apnoea, and other medical disorders. The problem is common and widespread. It
has been estimated that more than one-third of the driving population admits to have “nodded off”
for at least a moment while driving. Most
instances tend to occur late at night, with only 9% happening between 6:00 and
11:00 a.m., whereas 28% occurred from midnight to 6:00 a.m. (Stutts et al., 2003) Typical motor vehicle
incidents that are caused by drowsy driving are single-vehicle run-off-the-road crashes and
rear-end collisions (Horstman et al., 2000).

According to Van & Donald (2001), drivers today are faced
with many problems when driving
in congested and overcrowded cities, especially being overloaded by the vast
amount of information
that needs to be continuously processed. The types of information a typical
city driver
may encounter and need to react upon are numerous and include traffic signs, traffic
signals, advertisements, horns, loud music from passing vehicles, vehicle changing
lanes, pedestrians and much more. It has been estimated that approximately 25%
of all crashes in the United States result from driver inattention or
distraction. Further the consequence of the interaction with the modern
technology also cannot be ignored. These technology-based distractions including mobile
phones, e-mail and the Internet, radio, CD and DVD players, and route
guidance systems and all may have a detrimental effect on distracted performance
of the drivers. Decrease in the rate of usage of the motor vehicle has been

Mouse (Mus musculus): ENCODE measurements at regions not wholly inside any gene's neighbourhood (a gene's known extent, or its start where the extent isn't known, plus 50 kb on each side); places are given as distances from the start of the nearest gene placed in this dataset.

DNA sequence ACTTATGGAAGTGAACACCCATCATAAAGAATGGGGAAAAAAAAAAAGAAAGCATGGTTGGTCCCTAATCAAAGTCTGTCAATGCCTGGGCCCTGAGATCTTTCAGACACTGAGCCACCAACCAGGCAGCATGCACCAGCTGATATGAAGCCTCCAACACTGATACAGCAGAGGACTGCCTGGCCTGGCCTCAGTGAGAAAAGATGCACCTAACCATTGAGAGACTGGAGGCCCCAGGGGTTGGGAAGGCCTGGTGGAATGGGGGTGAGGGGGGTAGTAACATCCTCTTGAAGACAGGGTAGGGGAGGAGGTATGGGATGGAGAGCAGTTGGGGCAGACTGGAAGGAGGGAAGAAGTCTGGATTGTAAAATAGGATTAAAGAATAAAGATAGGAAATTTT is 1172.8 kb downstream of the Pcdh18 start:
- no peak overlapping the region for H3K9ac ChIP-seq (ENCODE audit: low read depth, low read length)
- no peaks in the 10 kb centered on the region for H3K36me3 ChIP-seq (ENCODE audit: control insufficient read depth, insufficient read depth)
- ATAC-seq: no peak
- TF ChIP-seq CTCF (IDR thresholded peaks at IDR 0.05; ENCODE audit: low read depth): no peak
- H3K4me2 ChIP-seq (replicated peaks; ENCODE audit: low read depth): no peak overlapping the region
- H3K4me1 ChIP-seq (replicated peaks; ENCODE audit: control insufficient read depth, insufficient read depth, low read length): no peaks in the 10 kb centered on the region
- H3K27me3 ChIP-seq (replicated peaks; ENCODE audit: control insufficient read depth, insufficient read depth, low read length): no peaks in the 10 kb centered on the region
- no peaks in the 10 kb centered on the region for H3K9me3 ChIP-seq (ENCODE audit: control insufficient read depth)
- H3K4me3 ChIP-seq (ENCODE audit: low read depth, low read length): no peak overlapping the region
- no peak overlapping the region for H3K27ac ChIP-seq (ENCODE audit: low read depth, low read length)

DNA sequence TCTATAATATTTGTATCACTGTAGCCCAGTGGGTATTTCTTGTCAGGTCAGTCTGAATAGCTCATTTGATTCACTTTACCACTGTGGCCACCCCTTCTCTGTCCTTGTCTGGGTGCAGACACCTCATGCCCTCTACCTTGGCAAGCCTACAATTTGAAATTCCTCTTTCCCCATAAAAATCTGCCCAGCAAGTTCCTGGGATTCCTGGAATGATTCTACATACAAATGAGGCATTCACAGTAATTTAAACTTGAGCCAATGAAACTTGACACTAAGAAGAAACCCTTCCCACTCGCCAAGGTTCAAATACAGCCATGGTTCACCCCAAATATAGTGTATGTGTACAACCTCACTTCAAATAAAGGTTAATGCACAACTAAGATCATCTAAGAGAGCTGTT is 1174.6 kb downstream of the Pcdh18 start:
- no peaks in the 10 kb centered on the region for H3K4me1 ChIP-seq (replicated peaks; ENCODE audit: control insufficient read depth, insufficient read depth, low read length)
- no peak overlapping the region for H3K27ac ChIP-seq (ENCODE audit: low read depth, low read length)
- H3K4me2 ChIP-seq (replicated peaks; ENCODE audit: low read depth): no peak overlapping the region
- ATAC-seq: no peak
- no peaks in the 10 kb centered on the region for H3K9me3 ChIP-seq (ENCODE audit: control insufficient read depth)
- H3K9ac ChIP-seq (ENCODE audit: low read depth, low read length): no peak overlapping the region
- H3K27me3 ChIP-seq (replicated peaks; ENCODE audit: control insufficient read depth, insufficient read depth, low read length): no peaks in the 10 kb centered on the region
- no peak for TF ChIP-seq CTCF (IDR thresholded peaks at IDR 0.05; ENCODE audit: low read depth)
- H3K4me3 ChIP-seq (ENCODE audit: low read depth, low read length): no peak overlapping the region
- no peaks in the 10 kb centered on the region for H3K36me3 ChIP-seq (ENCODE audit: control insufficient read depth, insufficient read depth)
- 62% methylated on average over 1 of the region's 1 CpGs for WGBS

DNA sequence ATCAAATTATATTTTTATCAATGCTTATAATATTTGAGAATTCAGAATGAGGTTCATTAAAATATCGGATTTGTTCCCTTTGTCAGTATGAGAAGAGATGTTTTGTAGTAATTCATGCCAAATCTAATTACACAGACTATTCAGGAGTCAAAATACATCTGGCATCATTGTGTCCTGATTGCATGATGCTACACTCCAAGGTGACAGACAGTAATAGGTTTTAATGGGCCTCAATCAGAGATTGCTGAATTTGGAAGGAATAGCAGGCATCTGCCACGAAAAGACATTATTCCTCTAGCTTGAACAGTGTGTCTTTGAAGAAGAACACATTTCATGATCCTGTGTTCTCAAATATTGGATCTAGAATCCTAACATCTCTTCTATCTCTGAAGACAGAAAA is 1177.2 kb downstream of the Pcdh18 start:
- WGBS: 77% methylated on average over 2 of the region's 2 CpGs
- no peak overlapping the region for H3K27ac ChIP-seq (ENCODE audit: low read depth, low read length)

found especially during weekends or at nights with an exceeded speed limit and
also when the passengers are boarded in the vehicles (Johnson, 2004). Association of a personal
hands-free mobile telephone than a handheld mobile telephone or hands-free
speaker mobile telephone with a
significantly lower additional work load has been found while driving on a highway (Matthews, 2003). According to a study conducted by Clarke et al
(2007), out of the 1106 recorded car drivers who got killed in road traffic
crashes in the year 2005 at Britain and Wales, 40% of the victims had no worn seat belts, with their average
age hanging between 17 to 29 years. Another interesting fact that got noticed
in the survey was the increase in the awareness of tying the seat bel increases
with the age of beyond 30 years. In fact, avoidance in the usage of seat belt
both by the drivers and the vehicle occupants during night, thereby resulting
death casualty in road accidents has also been found to be significantly higher
(Broughton and Walter, 2007).